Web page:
Four months after her stroke we took her home to her house. Same little tiny house, now filled with hospital bed, oxygen machine, nebulizer, feeding pump, colostomy supplies, wheelchair. I remember sitting outside the nursing home the last night before she came home, thinking to myself, "Oh God! What am I getting myself into?" I'm not a nurse. I'm not even a nurse's aid. I'm a secretary and my skill is typing. Not nursing.
From then on we have been caring for Mum's every need. Lovey wasn't working and so moved in with his Mom and started the day-to-day, hour-to-hour, minute-by-minute process of taking care of his mother. I worked during the day and then came home and relieved him and continued her intricate care until I left for my house at 10:00 at night. Then start it up the next morning and do it all over again, packing a little bag to stay there every weekend, and then take all the family's laundry home on Sunday night and wash and dry all the clothes for the next week.
We would go along fine, we had our routines: An hour to get her ready for the day, changing her diaper, crushing her medications, push them through her feeding tube, administer her breathing treatment on top of her continuous oxygen tube, make sure she was comfy, and set her up with a magazine. Then we would give her her mid-afternoon meds, spend a half hour on physical therapy, then bring her to her favorite chair and she would watch TV for the rest of the day. An hour getting her ready for bed – two if it was bath night.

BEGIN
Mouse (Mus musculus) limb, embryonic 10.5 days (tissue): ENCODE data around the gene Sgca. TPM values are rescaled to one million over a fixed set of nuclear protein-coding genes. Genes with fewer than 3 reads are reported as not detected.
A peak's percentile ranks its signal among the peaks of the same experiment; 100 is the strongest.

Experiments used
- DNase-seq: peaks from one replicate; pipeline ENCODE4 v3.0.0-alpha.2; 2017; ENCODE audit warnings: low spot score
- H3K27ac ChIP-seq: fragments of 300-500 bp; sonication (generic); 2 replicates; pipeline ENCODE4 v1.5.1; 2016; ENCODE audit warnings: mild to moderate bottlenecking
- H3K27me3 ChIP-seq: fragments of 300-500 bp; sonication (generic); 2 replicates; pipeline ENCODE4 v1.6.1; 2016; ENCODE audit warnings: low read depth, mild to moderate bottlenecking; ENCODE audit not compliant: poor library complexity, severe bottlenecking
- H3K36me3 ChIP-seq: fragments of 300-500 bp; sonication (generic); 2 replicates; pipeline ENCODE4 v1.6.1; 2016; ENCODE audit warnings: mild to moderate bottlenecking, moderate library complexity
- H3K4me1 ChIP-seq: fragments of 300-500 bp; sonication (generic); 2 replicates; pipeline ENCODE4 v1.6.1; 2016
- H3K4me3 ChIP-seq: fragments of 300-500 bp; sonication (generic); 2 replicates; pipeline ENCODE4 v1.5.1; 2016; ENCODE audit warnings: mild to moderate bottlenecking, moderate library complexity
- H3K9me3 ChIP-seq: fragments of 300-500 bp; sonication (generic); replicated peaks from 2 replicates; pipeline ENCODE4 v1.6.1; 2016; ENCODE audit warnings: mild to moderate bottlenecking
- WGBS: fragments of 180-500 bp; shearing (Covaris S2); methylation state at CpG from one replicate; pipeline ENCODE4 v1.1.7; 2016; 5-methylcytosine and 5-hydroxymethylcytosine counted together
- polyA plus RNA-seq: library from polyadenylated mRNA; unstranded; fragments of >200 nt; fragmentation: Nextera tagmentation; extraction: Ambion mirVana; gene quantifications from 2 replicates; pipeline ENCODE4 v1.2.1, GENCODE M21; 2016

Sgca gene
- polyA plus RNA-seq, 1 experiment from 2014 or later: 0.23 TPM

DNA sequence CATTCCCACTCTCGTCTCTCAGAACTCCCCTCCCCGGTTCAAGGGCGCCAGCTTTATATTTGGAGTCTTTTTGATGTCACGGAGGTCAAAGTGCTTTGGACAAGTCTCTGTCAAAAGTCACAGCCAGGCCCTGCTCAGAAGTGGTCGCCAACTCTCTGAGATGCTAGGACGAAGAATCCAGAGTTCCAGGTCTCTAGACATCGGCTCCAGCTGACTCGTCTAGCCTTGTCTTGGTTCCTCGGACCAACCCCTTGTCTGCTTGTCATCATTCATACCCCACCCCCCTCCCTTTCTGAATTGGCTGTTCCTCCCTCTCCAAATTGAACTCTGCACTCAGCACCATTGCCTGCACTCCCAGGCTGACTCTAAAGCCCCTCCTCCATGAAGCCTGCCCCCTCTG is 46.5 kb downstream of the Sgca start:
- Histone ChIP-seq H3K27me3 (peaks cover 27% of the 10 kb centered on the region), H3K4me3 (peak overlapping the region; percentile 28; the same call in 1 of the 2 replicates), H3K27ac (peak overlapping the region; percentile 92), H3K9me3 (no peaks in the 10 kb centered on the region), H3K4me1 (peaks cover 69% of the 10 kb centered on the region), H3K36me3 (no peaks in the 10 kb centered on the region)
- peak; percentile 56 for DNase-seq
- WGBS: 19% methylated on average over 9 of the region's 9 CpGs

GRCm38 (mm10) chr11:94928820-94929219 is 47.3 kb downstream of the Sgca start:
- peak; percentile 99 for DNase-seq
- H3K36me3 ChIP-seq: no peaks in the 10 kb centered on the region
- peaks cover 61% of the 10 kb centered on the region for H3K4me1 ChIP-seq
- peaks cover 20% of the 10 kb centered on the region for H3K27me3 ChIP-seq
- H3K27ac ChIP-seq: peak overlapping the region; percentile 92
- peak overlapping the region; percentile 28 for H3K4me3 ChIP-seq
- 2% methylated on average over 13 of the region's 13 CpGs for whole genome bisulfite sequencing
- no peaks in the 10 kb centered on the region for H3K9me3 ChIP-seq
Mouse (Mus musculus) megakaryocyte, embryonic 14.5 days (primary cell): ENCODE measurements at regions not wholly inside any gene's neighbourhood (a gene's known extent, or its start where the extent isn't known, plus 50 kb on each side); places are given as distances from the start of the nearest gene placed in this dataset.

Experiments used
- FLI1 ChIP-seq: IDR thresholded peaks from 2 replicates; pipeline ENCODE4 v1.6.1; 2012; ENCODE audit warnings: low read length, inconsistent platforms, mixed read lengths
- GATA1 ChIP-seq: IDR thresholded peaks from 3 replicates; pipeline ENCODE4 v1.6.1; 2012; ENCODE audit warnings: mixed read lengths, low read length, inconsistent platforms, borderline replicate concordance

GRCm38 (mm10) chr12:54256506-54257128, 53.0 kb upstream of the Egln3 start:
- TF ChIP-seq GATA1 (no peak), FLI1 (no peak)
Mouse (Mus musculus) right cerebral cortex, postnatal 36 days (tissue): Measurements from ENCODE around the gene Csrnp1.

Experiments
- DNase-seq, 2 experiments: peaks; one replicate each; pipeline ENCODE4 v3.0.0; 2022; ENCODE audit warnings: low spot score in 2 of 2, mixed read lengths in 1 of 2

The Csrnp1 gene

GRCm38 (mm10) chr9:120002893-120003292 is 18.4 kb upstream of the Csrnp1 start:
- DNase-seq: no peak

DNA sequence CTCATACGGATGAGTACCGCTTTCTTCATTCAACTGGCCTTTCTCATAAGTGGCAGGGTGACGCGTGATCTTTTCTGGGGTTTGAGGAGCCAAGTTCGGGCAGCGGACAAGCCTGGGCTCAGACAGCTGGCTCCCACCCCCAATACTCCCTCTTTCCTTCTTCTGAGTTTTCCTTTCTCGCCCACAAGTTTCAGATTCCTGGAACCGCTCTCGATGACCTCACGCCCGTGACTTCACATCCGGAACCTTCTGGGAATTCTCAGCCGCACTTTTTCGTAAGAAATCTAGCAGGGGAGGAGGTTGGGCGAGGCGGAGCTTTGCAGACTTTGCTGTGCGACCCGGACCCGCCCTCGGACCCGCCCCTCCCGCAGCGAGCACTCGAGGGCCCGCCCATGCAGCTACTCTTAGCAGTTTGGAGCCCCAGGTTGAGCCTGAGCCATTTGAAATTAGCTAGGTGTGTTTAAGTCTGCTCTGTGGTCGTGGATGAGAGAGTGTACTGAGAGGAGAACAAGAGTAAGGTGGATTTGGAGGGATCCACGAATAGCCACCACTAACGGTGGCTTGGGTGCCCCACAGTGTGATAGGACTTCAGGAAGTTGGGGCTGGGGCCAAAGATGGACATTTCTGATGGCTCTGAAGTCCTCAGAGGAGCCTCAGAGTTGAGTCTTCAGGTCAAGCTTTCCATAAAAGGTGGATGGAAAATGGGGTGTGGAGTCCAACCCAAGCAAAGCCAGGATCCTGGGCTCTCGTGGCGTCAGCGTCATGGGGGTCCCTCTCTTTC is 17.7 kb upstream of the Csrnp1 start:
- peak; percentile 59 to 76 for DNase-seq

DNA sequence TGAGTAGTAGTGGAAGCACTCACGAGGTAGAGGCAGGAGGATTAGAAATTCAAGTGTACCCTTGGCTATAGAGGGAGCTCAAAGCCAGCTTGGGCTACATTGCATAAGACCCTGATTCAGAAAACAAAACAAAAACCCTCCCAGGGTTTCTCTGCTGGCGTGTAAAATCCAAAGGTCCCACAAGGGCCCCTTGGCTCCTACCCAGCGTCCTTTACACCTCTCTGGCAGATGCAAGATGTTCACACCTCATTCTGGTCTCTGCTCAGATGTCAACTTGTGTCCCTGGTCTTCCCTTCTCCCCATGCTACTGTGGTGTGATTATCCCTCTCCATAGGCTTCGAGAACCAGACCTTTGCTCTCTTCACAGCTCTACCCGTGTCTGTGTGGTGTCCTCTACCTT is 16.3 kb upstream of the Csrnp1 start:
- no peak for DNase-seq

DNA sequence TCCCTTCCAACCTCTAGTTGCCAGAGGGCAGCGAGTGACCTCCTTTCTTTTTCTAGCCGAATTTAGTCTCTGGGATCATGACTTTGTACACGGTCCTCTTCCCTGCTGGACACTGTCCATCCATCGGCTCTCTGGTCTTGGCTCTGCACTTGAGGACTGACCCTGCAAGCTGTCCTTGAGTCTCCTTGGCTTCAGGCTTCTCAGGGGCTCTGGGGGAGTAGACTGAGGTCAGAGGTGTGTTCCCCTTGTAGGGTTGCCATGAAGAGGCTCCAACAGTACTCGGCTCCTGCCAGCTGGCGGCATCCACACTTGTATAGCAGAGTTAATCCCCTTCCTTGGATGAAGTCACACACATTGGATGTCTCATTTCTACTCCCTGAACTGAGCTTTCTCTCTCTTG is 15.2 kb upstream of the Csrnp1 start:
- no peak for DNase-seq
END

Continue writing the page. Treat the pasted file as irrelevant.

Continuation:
We plugged along, each of us going on and on, like the Ever Ready Battery rabbit. Twice we had episodes where she had difficulty breathing and took her to the hospital. She was on a ventilator for five days the first time. And they told us she was going to die any minute.
The night before my birthday was a normal night, just like all the three years of nights before – and it was bath night. I was teasing her that I had her pink gown and pink socks so she would be "in the pink." We held hands, laughed; she told me I was a good kid. We bathed her, fluffed her, petted her, got her tucked in for the night. I went home as usual – with all the laundry. At 5:00 in the morning Lovey called me to say that Mum was having trouble breathing and the paramedics were there – that they'd probably be taking her to the hospital. So I jumped in my clothes and raced across town and just at her exit I decided to make sure they were still at the house or maybe at the hospital. Lovey said we wouldn't be going to the hospital now because she was gone.
We were both in shock. It couldn't be so! How many times had we been told she would die any minute and she defied them all. She couldn't have just slipped away quietly like that. A few hours later, Lovey and I sat in a small room at a funeral home on my birthday making arrangements for his mother's cremation, whom I had just dressed in pink so she'd be "in the pink."
So, now you know why I haven't written. And why I won't for a while. Life goes on – but I just have to slow it down a bit, rein it in. I'll be back.